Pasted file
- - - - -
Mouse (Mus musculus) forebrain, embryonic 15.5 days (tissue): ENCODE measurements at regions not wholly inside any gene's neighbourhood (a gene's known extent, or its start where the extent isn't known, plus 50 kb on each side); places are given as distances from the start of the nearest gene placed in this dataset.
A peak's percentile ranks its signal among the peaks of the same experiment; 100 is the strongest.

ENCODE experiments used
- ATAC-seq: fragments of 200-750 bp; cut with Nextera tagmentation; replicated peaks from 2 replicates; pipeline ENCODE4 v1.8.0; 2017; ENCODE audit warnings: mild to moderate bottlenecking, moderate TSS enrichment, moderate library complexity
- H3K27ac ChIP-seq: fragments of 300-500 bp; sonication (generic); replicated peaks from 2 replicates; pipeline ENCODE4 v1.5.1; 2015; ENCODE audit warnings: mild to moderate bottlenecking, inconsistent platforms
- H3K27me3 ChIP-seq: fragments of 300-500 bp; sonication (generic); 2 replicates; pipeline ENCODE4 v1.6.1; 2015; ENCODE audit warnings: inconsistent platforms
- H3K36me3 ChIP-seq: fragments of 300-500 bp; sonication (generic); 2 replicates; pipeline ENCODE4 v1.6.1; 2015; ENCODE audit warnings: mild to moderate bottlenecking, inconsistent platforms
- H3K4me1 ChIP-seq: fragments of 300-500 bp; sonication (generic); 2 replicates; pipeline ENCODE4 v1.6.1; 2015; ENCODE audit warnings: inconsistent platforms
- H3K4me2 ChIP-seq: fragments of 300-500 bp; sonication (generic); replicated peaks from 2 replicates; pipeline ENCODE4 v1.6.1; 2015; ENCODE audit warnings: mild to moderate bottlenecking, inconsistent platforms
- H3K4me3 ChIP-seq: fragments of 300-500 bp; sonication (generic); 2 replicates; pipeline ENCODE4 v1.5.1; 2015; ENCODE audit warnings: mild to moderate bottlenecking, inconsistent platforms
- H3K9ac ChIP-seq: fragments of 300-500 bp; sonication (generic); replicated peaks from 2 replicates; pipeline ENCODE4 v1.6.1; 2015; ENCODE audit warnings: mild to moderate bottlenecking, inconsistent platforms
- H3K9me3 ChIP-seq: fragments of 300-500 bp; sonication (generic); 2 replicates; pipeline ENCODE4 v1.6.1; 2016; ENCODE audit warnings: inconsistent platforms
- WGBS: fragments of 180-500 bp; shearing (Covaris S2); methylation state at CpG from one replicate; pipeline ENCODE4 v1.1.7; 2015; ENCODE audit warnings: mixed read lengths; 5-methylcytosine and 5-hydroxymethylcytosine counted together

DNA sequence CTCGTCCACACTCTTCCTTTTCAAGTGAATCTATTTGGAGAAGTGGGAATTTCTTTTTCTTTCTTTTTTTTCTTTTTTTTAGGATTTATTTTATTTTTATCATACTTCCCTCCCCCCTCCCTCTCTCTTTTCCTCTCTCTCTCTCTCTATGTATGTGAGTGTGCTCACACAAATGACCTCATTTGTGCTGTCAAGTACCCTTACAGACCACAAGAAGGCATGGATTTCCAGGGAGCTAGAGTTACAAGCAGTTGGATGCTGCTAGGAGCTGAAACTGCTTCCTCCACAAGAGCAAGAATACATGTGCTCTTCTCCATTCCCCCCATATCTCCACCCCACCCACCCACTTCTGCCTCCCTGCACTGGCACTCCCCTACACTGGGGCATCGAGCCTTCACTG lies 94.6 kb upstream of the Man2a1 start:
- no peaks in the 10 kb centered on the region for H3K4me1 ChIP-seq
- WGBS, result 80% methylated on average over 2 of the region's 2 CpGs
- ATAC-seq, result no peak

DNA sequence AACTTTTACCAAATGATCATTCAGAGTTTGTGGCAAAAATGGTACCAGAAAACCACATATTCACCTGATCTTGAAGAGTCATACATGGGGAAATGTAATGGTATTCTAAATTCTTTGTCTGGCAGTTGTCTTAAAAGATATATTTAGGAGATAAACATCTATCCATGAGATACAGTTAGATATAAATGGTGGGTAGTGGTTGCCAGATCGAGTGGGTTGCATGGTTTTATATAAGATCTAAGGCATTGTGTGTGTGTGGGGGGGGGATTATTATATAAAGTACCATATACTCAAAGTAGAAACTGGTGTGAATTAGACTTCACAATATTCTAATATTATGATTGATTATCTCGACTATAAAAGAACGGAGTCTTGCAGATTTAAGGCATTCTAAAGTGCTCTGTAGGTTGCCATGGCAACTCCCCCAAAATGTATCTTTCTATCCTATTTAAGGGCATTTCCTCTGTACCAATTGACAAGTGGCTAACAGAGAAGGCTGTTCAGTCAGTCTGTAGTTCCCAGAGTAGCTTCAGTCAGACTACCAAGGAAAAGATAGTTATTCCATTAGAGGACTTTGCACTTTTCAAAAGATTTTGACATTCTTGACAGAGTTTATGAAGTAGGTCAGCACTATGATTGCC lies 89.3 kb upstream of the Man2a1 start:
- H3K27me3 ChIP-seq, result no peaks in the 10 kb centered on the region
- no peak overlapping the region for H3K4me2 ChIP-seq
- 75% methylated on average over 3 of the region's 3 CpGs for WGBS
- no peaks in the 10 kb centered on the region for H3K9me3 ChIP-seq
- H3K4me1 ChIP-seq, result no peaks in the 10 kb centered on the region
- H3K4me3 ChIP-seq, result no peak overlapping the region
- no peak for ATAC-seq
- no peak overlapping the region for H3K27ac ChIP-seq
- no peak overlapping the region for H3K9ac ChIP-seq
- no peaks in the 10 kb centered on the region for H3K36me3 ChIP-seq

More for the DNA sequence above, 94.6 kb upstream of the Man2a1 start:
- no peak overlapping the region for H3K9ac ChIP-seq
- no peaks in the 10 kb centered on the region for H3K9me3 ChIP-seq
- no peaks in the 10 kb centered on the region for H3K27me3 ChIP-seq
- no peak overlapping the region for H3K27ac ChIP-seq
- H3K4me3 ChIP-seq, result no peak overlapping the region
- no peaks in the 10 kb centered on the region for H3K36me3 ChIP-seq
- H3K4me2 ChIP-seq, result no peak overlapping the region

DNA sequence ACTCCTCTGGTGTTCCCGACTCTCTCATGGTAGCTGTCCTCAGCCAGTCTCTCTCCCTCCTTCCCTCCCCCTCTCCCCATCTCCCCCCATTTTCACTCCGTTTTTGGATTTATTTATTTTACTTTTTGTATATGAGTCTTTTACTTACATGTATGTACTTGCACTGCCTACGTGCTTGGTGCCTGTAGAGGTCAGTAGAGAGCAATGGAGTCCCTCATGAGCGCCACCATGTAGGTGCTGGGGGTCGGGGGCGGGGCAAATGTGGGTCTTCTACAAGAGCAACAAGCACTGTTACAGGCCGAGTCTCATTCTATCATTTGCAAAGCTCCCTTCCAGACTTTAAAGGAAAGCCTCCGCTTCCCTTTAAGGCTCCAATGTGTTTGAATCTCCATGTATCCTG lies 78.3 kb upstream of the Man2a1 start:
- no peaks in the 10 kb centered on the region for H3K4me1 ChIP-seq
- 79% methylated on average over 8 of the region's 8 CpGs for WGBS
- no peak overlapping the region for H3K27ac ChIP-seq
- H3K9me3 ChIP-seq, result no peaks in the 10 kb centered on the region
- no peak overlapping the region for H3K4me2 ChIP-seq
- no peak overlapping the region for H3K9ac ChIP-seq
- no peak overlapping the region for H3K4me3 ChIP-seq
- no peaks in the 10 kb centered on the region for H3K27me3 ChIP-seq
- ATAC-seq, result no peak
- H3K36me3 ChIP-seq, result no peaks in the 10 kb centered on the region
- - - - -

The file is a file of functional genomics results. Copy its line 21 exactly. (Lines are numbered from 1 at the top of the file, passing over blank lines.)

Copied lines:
- 75% methylated on average over 3 of the region's 3 CpGs for WGBS